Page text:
This Road Safety Week stand up for cycling and walking
Although cycling is not in itself a dangerous activity, Road Safety Week plays an important part in making sure we don't lose sight of the fact that when people head out onto the road, by bike, foot or in a car, far too many never return home.
Entirely avoidable road traffic collisions remain the leading cause of death amongst young people worldwide, and in the UK five people lose their lives every day on the roads.
As well as taking a moment to reflect on the lives lost, as I will be doing this weekend at the World Day of Remembrance for Road Traffic Victims (local services nationwide are open to the public), Road Safety Week is also a spur for action. It’s fantastic to see that almost 2000 events will be held over next week, helping people improve safety in their local community.
Road Safety Week plays an important part in making sure we don't lose sight of the fact that when people head out onto the road, by bike, foot or in a car, far too many never return home.
Keir Gallagher, Cycling UK's campaigns officer
At Cycling UK, much of our campaigning is focussed on, or at least related closely to, improving the safety of cyclists. because helping people feel safe on the roads enables them to take up cycling more regularly – after all, when road safety fears are the biggest barrier to getting on the bike, improving how safe people feel when they’re cycling is vital if we want to get a million more people pedalling.
Whether it’s our award-winning educational behaviour change campaigns, like the Teach the Reach and Too Close For Comfort, which improve driving standards around cyclists, the lobbying we do to ensure dangerous driving is treated appropriately by the law, or even our work to open up off-road trails so that everyone has access to motor traffic-free riding, road safety feeds into almost everything we do.
However, as much as these individual measures play a vital role, there’s no getting away from the fact that one of the most impactful ways to make cycling more accessible is to offer segregated cycle space which keeps new cyclists out of conflict with other vehicles, especially in the urban areas where 82% of us live.
The evidence all agrees: when you build high quality cycling infrastructure, people get on their bikes. Yet despite plenty of pro-cycling lip service from various governments, one thing has always been lacking: proper funding.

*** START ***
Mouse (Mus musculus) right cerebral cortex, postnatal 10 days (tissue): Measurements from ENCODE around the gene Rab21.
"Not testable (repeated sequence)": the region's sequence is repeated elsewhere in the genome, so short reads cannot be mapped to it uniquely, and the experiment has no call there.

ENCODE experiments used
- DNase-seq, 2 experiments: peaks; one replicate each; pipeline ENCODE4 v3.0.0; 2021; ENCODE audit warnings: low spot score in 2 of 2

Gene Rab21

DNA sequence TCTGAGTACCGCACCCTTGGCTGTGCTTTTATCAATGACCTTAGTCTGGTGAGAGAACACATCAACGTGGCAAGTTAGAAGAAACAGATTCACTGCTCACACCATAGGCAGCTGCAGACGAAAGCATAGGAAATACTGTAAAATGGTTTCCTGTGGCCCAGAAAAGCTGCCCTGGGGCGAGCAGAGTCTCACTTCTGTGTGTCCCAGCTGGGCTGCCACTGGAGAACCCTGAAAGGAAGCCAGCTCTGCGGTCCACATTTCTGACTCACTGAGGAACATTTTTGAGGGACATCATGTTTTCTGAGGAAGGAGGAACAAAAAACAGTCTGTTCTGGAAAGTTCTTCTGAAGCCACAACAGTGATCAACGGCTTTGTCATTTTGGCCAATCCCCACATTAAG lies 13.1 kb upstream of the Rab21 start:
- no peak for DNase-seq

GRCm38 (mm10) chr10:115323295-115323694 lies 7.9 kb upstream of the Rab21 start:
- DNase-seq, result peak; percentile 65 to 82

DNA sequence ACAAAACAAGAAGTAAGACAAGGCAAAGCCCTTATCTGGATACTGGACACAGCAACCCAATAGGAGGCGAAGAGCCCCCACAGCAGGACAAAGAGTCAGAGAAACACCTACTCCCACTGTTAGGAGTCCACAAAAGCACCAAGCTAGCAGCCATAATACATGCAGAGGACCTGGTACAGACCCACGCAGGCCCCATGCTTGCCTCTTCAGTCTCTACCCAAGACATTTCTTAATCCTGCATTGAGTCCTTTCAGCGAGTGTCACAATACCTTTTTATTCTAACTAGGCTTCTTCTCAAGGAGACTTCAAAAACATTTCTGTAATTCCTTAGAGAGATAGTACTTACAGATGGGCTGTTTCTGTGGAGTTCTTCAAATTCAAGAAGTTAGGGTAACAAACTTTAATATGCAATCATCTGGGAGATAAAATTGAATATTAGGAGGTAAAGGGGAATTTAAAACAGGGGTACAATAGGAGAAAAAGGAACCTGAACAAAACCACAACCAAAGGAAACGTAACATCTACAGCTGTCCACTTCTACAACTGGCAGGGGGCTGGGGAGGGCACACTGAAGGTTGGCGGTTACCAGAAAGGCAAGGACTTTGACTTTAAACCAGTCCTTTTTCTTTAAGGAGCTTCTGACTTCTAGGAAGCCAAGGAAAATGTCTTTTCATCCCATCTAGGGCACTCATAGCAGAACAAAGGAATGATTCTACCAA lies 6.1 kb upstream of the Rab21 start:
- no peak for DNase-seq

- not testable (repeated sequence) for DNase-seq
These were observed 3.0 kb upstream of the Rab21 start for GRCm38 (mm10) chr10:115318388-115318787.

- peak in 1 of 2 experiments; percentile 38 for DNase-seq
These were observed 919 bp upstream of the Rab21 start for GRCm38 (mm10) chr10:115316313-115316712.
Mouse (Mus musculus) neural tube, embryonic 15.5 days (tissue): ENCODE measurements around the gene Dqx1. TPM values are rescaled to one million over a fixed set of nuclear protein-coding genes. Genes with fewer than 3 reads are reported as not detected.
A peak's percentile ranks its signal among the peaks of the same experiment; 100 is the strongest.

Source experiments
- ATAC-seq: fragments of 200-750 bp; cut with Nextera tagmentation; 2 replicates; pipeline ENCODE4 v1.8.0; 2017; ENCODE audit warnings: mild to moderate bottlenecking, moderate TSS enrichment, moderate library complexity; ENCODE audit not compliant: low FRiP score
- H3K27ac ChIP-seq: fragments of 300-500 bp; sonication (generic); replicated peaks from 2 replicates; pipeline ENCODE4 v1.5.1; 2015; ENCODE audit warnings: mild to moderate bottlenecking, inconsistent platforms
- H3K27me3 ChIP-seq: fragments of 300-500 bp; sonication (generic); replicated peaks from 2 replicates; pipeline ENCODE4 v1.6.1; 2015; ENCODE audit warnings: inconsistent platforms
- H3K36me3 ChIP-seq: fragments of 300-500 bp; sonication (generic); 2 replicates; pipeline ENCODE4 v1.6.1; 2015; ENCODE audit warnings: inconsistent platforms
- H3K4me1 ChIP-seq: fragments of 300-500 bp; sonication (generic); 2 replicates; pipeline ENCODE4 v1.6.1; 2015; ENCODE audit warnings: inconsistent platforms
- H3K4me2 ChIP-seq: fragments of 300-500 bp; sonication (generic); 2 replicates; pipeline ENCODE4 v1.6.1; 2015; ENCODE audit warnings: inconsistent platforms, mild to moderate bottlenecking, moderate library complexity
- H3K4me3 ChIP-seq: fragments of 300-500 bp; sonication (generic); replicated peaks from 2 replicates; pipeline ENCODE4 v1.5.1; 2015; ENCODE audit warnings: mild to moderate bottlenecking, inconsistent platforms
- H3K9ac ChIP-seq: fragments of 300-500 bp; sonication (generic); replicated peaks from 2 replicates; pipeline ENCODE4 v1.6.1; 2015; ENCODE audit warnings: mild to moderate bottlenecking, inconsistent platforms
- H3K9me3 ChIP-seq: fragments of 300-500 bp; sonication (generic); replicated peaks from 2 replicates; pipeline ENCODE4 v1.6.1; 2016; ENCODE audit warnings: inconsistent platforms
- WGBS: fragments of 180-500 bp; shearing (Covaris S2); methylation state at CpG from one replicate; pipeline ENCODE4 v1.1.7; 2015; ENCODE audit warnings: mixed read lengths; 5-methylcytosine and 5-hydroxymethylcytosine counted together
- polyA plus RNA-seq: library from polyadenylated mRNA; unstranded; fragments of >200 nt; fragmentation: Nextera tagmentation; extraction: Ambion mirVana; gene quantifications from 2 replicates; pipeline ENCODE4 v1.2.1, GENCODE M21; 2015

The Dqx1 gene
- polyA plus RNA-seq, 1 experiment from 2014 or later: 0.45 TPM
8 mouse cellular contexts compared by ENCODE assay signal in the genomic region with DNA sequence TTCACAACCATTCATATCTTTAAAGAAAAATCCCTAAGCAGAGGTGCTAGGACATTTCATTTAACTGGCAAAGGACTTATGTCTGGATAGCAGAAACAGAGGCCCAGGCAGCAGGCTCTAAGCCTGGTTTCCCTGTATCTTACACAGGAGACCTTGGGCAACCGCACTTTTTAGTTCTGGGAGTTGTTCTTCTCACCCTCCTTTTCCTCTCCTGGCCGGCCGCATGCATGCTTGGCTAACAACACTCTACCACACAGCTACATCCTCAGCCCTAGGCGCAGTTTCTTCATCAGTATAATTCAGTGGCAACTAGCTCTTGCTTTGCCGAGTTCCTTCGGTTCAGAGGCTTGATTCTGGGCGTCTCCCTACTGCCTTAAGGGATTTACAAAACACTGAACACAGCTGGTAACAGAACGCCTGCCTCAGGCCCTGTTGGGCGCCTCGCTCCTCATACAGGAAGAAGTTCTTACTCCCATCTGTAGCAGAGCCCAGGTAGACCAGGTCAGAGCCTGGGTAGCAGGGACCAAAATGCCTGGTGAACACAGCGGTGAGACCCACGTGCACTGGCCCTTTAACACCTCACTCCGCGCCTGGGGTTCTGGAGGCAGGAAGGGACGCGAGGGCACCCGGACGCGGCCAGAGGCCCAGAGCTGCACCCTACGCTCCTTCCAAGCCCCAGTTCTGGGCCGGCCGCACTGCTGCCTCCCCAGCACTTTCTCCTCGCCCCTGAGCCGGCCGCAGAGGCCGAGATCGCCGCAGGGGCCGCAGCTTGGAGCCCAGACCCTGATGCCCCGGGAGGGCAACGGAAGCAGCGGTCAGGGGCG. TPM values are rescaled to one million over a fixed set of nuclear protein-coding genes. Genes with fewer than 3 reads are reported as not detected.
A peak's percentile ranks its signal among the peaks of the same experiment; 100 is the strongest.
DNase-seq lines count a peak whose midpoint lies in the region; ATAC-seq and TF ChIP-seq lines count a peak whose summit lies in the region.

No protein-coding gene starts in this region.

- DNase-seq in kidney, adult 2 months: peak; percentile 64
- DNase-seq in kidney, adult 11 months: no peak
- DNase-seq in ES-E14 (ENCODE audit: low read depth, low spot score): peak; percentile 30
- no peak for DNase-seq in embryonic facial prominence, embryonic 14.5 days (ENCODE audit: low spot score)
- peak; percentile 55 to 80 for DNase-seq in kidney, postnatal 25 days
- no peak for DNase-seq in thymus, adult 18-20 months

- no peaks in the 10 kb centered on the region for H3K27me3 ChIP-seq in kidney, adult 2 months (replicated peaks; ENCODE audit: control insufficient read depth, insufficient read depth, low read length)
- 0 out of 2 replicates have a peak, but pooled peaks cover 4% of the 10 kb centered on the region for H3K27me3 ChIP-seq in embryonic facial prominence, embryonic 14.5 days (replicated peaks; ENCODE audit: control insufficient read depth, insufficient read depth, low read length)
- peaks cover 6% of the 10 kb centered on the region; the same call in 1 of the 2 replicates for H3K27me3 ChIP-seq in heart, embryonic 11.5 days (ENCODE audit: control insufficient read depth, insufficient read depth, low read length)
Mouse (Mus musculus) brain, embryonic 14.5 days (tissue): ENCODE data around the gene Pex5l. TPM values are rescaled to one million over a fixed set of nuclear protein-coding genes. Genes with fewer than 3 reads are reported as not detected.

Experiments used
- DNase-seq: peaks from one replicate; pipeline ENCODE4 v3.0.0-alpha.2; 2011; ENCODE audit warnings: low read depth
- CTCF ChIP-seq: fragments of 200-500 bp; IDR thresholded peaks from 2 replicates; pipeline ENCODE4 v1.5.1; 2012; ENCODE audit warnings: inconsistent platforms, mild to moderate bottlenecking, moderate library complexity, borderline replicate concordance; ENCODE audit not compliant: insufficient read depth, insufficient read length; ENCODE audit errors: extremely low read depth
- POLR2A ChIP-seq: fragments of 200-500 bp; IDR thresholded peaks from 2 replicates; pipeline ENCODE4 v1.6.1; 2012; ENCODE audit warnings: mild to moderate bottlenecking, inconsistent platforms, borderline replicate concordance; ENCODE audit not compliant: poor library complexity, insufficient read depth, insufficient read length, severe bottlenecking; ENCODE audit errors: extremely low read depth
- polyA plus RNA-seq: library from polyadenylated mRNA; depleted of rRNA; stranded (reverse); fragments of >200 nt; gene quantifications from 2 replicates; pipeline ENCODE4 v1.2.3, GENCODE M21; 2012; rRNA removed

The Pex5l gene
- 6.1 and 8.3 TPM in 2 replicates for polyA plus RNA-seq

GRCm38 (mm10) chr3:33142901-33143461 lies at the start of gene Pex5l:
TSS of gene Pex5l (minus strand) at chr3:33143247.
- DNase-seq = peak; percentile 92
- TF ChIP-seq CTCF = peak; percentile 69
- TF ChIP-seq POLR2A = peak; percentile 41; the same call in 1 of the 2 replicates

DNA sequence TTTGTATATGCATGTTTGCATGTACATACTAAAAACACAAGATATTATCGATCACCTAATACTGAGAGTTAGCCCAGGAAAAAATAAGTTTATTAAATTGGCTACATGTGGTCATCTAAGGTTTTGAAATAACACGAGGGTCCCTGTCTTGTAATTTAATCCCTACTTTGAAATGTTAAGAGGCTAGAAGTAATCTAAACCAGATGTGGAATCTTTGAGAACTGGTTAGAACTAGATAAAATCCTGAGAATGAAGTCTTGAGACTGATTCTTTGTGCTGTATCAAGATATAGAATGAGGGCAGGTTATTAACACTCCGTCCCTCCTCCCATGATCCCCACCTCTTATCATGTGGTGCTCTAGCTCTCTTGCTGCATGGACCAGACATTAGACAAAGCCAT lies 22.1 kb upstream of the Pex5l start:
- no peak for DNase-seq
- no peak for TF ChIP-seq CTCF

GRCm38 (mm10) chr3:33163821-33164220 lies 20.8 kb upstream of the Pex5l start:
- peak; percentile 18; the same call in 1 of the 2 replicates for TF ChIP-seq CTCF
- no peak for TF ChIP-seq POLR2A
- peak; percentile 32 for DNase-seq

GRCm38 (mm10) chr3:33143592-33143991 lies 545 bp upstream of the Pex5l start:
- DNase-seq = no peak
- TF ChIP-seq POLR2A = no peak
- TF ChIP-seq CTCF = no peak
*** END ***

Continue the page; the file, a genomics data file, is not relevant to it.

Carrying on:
Nonetheless, slowly but surely, attitudes are beginning to change, with a growing realisation that cycling can be the ‘miracle pill’ the country needs to tackle the health, air quality and environmental crises, reliving pressure on the NHS, while boosting productivity and revitalising our high streets.
Many of the problems to which cycling offers a solution are, unsurprisingly, key areas of concern in the upcoming general election.
That’s why, next week, Cycling UK will call on every parliamentary candidate, from every party and in every part of the UK, to back a pledge that, if elected, they will support significant investment in cycling and walking. Cycling UK wants to ensure the new parliament – whatever colour (or colours) of Government we end up with – is filled with strong voices who support the investment of much-needed funds into cycling.
And you can help us. From next Thursday, you’ll have the opportunity to make it clear to your candidates that this is something that matters to voters.
You’ll be able to see which of the candidates in your constituency have taken the pledge, and write to those who haven’t to ask that they do. Follow us on Twitter or Facebook for updates - or just head to our website.
So please make sure you take a moment during Road Safety Week to write to your candidates, to step up for safer streets, and to stand up for cycling.